Eldee Young was one of the premiere jazz bassists of the '50s and '60s. He was born in Chicago, IL, on January 7, 1936, to a musical family. His father was a mandolin player, and at an early age Young began playing the guitar with his brother. He moved to the bass in high school and later in college. After school, he moved on to playing with King Kolax in 1951. He played in that band until 1954, when he joined Chuck Willis' ensemble. On top of his jazz work, he also performed with several blues and jazz artists, notably T-Bone Walker and Joe Turner. He jumped from band to band through the second half of the '50s and the first half of the '60s, working with Ramsey Lewis, Lorez Alexandria, James Moody, and many others. He even released a solo album, Just for Kicks, in 1962. Finally, in 1966, Young teamed with drummer Isaac "Redd" Holt to form their own group. Starting as the Young-Holt Trio, they scored a minor hit with the novelty song "Wack Wack," but they soon changed their name to Young-Holt Unlimited. It was when they changed the name that they developed the soul-jazz sound that became their trademark. The group lasted until the mid-'70s, after which Young would work with many pop and rock stars on top of his jazz credits. His session work earned him gold records for "The In Crowd" and "Hang on Sloopy," two huge hits from the '60s, while he found himself working less but still making notable guest appearances live and on record. He began to resurface in the '80s, first working with April Aloisio, then moving on to working with more jazz artists and his own material. In 2000, he finally released his second solo release, an album with pianist Marshall Vente called The Long and Short of Jazz.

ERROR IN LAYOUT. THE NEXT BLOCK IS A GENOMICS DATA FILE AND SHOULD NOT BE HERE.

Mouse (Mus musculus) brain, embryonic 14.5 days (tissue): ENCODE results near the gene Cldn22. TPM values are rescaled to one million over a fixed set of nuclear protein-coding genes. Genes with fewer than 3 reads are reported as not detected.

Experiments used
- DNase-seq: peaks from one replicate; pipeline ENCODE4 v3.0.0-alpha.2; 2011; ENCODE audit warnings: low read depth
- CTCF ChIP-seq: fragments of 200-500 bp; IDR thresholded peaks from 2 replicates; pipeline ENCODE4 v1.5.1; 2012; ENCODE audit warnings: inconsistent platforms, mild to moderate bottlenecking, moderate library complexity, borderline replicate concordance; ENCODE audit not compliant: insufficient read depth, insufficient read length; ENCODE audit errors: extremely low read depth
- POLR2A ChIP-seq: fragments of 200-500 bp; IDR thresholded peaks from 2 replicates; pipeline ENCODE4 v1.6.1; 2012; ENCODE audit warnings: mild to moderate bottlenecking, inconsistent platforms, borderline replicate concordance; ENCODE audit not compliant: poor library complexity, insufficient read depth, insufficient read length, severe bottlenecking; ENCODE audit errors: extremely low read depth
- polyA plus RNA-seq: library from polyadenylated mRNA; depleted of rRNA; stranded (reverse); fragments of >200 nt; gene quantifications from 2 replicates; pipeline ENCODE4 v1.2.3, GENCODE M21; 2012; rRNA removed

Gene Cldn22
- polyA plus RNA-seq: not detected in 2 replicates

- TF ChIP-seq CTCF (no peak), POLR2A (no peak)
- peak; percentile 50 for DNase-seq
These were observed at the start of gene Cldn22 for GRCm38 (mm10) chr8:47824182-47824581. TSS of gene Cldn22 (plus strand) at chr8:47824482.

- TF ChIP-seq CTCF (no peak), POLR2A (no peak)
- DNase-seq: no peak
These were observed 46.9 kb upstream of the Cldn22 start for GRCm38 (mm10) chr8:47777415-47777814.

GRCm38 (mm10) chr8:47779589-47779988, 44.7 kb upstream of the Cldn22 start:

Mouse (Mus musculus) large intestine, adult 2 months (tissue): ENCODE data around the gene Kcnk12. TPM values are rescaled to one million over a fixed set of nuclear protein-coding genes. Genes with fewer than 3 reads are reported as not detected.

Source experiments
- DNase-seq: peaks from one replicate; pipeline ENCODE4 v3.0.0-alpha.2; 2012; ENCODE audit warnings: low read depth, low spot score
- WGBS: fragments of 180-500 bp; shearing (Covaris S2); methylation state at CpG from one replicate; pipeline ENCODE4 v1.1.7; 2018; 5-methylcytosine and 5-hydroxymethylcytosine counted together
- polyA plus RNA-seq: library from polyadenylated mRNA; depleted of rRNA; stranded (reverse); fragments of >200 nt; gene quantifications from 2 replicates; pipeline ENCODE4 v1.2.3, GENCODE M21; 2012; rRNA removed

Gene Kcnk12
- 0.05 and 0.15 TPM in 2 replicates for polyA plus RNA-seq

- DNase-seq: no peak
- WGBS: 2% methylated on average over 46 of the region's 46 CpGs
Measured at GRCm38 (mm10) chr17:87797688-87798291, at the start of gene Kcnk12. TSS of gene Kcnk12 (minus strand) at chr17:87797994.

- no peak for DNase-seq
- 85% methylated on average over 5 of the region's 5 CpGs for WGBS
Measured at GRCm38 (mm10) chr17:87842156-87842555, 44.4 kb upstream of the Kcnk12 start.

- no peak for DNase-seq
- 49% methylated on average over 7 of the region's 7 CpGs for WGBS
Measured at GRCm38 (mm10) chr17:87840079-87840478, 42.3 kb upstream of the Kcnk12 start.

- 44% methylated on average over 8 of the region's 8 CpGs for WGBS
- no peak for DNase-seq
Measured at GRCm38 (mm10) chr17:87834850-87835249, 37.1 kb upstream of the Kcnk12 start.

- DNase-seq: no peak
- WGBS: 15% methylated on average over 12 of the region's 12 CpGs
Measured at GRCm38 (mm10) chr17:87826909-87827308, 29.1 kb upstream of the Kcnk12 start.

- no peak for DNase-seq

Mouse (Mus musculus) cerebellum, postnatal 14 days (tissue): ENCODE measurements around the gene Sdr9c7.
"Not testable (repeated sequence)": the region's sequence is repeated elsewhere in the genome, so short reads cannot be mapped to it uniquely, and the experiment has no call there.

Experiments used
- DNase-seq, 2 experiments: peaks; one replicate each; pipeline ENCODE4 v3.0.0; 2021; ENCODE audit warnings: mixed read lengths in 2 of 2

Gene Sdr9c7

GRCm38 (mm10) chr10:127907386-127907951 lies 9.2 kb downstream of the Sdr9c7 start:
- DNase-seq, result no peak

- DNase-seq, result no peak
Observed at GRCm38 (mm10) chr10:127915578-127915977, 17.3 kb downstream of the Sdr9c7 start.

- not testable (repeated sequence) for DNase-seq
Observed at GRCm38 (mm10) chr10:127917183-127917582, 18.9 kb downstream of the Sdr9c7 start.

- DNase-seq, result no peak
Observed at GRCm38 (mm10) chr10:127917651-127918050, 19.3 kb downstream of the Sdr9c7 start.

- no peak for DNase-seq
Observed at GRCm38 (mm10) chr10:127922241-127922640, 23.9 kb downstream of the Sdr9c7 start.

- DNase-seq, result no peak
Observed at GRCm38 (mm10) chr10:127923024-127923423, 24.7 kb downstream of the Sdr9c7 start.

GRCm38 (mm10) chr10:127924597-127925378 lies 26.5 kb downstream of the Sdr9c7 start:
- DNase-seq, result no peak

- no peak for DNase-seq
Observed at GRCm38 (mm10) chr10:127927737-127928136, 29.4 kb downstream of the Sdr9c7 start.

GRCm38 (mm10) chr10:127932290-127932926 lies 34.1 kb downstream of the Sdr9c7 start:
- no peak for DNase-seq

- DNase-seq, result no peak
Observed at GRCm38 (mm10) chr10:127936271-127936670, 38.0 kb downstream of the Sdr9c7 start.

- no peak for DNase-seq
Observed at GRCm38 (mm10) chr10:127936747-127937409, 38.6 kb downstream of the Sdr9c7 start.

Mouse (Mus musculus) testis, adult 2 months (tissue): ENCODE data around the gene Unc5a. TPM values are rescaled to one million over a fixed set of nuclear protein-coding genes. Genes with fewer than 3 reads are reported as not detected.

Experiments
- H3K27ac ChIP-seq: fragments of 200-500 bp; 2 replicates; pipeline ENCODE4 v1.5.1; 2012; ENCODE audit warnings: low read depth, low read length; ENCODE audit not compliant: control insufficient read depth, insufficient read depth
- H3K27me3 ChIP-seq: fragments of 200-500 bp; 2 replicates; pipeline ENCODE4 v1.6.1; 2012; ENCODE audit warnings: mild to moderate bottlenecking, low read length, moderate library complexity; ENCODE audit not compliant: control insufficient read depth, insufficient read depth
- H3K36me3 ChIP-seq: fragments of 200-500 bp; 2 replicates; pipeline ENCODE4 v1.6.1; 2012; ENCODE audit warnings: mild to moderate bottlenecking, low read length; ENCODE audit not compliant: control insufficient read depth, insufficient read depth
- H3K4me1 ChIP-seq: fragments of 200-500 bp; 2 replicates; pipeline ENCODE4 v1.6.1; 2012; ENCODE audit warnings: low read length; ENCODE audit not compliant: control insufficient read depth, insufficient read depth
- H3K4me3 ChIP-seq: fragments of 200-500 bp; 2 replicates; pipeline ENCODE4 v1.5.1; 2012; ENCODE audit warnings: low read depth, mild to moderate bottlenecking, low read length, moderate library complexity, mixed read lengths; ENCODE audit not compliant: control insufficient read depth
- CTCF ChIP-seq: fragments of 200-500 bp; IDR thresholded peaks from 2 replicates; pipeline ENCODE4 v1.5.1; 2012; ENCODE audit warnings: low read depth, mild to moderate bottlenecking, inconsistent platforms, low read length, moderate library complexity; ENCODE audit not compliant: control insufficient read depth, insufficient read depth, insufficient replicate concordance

- by Bradley Torreano
All Music Group